Wear a Lifejacket
Wear a life jacket before you get into a kayak. Make sure that everyone in your party is wearing one; it's especially important for children to wear them. In many states, life jackets are required for young children and during certain months of the year. A life jacket will greatly improve your chances of survival if an accident happens. If you enjoy whitewater kayaking, wear a helmet as well.
Take equipment along to make yourself noticed, especially if you are kayaking in a channel with shipping. A whistle will allow you to alert nearby ships that you are there, and it will allow you to signal for help if you get into trouble. Bright colored clothes are another good idea, since they will make you more visible to large ships. If you are kayaking after dark, before dawn or after dusk, use a kayak deck light or other all-around light source to identify your position to others. A headlamp will help you to see into the darkness.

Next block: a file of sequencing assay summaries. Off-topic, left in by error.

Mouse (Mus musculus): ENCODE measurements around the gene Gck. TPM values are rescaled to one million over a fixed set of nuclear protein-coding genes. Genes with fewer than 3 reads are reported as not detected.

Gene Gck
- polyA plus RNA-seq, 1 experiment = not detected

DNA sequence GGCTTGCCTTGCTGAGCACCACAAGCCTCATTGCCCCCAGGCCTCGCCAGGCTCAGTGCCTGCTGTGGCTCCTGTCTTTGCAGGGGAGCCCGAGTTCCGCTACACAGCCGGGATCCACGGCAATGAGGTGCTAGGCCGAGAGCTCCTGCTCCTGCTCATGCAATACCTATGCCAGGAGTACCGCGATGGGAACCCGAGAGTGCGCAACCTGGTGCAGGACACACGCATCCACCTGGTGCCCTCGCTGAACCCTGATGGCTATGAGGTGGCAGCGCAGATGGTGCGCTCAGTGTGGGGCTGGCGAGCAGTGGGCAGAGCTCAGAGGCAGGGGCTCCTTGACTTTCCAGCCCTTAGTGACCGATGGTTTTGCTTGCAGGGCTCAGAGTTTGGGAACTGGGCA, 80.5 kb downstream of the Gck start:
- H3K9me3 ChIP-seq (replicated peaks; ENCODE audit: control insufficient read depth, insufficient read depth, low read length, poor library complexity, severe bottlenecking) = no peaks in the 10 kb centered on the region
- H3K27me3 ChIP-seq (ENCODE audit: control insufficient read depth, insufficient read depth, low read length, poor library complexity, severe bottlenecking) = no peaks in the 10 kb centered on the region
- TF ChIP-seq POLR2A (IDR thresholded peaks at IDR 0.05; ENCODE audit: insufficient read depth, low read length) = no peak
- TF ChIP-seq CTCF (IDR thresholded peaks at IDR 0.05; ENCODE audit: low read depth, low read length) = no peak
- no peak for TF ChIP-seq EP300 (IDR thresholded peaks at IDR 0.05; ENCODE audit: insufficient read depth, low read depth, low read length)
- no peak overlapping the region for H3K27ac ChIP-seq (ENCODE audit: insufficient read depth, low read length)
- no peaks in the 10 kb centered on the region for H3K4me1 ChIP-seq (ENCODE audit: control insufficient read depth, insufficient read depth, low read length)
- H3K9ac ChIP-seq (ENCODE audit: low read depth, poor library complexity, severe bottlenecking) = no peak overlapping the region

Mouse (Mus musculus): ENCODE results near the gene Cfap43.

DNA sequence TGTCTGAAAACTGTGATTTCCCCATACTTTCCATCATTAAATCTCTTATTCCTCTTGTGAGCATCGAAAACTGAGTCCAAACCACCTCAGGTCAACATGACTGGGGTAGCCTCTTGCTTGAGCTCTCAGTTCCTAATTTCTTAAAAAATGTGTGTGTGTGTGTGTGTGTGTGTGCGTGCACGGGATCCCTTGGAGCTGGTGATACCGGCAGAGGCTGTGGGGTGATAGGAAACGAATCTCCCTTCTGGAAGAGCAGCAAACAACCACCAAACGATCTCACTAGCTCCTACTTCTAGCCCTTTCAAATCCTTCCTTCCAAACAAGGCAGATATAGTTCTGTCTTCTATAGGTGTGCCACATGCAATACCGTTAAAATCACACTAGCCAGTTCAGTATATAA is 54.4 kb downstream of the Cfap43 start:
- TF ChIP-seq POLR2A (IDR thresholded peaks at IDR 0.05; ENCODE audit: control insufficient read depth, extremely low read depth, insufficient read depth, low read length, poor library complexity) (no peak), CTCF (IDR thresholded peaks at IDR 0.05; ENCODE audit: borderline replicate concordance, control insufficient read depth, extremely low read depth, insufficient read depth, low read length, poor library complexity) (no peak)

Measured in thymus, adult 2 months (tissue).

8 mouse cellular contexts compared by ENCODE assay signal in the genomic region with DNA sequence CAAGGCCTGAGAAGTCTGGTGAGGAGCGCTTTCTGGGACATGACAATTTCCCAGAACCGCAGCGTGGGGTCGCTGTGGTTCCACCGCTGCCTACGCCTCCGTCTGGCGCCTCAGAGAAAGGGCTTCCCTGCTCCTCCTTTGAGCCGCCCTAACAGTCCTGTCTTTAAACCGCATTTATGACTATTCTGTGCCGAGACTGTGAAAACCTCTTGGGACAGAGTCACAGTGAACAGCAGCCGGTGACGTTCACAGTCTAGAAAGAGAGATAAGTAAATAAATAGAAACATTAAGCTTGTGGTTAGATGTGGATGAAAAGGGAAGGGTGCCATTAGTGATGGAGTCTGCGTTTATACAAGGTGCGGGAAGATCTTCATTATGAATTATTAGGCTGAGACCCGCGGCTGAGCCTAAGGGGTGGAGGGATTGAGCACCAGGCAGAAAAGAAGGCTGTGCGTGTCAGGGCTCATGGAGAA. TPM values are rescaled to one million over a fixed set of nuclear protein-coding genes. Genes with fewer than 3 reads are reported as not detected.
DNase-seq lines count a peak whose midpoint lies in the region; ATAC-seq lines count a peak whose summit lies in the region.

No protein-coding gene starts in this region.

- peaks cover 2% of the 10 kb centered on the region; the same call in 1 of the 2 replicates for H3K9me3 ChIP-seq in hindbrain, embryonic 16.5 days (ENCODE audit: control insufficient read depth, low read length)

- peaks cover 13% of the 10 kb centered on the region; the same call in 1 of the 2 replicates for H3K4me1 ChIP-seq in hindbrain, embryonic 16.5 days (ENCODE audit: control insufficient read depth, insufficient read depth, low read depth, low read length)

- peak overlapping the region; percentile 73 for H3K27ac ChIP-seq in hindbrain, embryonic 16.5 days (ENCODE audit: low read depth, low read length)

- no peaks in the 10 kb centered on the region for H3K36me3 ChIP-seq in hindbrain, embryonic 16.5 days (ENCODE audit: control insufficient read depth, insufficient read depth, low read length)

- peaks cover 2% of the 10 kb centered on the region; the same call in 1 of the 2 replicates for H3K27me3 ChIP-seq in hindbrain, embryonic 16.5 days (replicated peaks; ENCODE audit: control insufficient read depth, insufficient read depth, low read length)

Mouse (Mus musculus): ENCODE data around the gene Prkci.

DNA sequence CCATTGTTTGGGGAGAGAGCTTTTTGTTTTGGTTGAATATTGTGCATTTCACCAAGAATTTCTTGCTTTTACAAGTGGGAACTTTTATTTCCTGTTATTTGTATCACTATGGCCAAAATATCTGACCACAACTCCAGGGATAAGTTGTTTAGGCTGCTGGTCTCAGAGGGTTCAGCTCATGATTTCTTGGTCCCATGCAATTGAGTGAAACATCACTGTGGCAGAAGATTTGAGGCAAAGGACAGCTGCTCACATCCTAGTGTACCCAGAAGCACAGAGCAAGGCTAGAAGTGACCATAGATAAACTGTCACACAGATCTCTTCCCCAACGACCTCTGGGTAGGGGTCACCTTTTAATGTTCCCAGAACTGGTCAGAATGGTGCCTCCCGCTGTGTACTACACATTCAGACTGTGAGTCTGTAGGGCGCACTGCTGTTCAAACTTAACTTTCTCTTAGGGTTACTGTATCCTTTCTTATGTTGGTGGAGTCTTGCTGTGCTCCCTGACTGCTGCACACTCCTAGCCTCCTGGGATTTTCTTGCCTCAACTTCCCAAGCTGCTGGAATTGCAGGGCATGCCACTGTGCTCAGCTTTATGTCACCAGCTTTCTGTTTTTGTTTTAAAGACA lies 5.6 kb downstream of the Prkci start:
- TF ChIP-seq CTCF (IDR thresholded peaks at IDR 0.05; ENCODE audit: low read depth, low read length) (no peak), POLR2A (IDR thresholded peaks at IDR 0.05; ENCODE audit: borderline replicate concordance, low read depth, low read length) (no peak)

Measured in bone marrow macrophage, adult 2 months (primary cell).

Don't Go Alone
The same thing is true for kayaking that is true for virtually all other wilderness activities; you are always safer with someone else. Bring at least one other paddler if at all possible. If you are going to be going on an extended trip, prepare a float plan detailing where you are going, who is going and when you are returning. Leave that plan with a friend; arrange to check in with him when you return. That way, if you don't come back within a reasonable time of when you are expected, he can contact the police and begin a search.
Dress to Get Wet
Even gentle, forgiving kayaks tip over sometimes, and the gentlest days can still have rogue waves. When that happens, you will get wet, and you will get cold. Dress for the unexpected. If the water is colder than 60 degrees Fahrenheit or the water and air temperature added together are less than 120 degrees Fahrenheit, you need to wear a wetsuit to avoid getting hypothermia.
Check the Weather
Check the weather forecast the night before your trip and again an hour before you go out. If there is a good chance of a storm, big surf or high winds, stay in. If you are kayaking in a coastal area, check the tides as well. Tide swings can create strong currents in coastal rivers and bays, which can suck inexperienced paddlers out to sea or drive them into shore.